tags: social graph design

    • You might almost think that the whole scheme had been cooked up by a bunch of hyperintelligent but hopelessly socially naive people, and you would not be wrong. Asking computer nerds to design social software is a little bit like hiring a Mormon bartender. Our industry abounds in people for whom social interaction has always been more of a puzzle to be reverse-engineered than a good time to be had, and the result is these vaguely Martian protocols.
    • It is admittedly annoying to have to re-follow people every time you sign up for something, but it also forces the authors to make the site appealing enough to get us over that hurdle.
    • My hope is that whatever replaces Facebook and Google+ will look equally inevitable, and that our kids will think we were complete rubes for ever having thrown a sheep or clicked a +1 button. It’s just a matter of waiting things out, and leaving ourselves enough freedom to find some interesting, organic, and human ways to bring our social lives online.
  • The uncanny valley is a hypothesis in the field of robotics and 3D computer animation, which holds that when human replicas look and act almost, but not perfectly, like actual human beings, it causes a response of revulsion among human observers. The “valley” in question is a dip in a proposed graph of the positivity of human reaction as a function of a robot’s human likeness.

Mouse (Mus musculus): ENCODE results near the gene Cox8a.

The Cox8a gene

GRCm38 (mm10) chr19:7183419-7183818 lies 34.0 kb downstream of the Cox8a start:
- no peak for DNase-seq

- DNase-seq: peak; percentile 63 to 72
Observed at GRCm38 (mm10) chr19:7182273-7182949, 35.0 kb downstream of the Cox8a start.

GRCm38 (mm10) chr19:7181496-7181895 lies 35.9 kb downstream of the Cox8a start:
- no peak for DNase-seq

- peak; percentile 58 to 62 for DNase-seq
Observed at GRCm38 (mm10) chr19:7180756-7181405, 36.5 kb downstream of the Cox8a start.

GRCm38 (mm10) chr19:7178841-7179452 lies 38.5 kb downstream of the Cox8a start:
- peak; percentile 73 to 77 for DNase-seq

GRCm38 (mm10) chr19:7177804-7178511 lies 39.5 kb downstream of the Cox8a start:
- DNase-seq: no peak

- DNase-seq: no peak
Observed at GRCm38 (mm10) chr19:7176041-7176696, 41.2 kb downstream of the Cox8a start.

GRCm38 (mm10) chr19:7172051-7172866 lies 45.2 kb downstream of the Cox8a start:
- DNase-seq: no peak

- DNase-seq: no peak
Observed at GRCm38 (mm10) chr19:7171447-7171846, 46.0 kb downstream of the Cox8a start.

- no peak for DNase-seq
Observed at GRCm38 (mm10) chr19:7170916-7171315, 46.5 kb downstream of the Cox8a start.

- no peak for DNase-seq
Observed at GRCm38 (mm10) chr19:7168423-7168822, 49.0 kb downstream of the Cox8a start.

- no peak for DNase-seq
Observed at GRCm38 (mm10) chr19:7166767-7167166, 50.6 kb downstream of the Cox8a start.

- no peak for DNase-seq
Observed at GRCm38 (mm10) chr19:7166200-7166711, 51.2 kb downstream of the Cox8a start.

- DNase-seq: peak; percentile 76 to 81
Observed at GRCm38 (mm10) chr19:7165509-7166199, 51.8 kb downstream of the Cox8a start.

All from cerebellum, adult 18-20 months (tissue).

tags: technology robot wikipedia science psychology

    • The uncanny valley is a hypothesis in the field of robotics[1] and 3D computer animation,[2][3] which holds that when human replicas look and act almost, but not perfectly, like actual human beings, it causes a response of revulsion among human observers. The “valley” in question is a dip in a proposed graph of the positivity of human reaction as a function of a robot’s human likeness.
  • Two simple laws to remember:
    “If you’re not paying for something, you have no reason to expect it to be there tomorrow.”
    “If you’re not paying for something, you’re not a customer; you’re the product being sold”
    And, as Apple showed with its MobileMe to iCloud transition, your data may not be safe even if you pay for the service. So, keep your expectations in check – “The “cloud” is not your friend; it’s where your data goes when it ceases to be yours.”

    tags: Google data social-networks ownership facebook apple cloud